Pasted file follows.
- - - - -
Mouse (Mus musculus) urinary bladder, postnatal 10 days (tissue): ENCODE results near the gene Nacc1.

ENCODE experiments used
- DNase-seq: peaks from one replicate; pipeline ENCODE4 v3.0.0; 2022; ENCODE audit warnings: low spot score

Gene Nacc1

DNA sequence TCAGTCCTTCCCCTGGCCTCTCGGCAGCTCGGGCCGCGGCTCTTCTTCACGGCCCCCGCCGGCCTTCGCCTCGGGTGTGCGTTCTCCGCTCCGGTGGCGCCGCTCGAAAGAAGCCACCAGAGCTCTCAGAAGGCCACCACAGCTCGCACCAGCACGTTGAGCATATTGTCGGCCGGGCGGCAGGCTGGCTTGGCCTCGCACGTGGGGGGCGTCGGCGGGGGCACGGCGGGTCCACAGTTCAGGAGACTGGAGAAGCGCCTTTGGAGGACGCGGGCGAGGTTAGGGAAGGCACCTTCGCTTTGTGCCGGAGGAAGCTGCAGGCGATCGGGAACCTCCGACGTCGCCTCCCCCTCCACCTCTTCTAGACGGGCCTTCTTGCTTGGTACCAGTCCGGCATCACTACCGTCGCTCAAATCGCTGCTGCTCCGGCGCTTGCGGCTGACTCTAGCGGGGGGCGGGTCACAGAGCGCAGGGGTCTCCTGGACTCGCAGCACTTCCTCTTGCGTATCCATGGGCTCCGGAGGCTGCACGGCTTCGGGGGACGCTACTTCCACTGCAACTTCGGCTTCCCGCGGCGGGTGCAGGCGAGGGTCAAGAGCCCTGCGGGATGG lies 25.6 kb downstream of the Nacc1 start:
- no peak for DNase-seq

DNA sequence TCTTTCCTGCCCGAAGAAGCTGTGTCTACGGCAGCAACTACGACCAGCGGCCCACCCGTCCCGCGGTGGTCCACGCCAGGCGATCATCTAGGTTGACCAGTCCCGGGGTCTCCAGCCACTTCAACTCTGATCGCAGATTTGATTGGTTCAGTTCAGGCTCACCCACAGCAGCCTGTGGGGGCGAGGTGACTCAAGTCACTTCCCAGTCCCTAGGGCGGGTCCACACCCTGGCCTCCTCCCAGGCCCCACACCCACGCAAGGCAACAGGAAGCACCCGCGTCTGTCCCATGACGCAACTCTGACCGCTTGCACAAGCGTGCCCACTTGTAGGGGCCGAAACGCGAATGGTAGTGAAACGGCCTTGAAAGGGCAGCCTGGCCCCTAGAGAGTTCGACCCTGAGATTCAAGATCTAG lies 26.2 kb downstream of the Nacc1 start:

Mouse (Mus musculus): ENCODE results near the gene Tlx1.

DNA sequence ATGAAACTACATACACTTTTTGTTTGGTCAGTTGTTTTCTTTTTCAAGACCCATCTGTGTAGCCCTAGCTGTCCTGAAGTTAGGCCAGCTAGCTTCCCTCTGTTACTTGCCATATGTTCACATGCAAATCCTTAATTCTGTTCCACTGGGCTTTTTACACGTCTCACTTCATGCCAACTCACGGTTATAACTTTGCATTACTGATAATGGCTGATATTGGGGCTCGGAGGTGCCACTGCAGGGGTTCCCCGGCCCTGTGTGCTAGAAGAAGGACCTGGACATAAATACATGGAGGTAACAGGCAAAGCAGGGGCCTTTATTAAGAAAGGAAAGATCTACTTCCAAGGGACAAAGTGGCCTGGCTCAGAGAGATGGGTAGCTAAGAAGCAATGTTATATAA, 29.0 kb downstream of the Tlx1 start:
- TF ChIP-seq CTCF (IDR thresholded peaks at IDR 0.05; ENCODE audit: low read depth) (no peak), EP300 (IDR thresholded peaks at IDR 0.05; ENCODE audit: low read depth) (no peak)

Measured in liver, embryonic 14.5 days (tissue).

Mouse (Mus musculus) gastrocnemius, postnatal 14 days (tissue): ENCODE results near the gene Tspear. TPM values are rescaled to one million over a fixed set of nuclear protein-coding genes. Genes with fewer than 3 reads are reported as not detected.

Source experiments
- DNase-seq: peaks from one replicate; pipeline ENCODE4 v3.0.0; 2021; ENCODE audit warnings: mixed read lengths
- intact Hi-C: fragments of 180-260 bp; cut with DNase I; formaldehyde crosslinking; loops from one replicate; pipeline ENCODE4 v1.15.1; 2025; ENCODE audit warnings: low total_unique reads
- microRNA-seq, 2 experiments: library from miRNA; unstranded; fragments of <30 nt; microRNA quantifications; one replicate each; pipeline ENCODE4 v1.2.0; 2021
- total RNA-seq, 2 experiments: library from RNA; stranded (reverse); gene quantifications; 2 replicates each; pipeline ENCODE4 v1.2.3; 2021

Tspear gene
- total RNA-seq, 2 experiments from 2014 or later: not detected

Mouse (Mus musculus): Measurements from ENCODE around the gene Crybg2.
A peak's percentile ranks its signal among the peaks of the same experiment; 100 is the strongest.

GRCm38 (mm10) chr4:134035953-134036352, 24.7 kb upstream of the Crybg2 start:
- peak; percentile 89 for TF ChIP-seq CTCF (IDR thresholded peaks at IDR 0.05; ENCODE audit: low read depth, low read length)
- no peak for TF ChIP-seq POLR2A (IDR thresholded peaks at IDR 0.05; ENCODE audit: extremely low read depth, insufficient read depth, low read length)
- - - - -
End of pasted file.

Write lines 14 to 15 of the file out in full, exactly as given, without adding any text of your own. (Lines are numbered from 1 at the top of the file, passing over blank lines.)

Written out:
- DNase-seq: peaks from one replicate; pipeline ENCODE4 v3.0.0; 2021; ENCODE audit warnings: mixed read lengths
- intact Hi-C: fragments of 180-260 bp; cut with DNase I; formaldehyde crosslinking; loops from one replicate; pipeline ENCODE4 v1.15.1; 2025; ENCODE audit warnings: low total_unique reads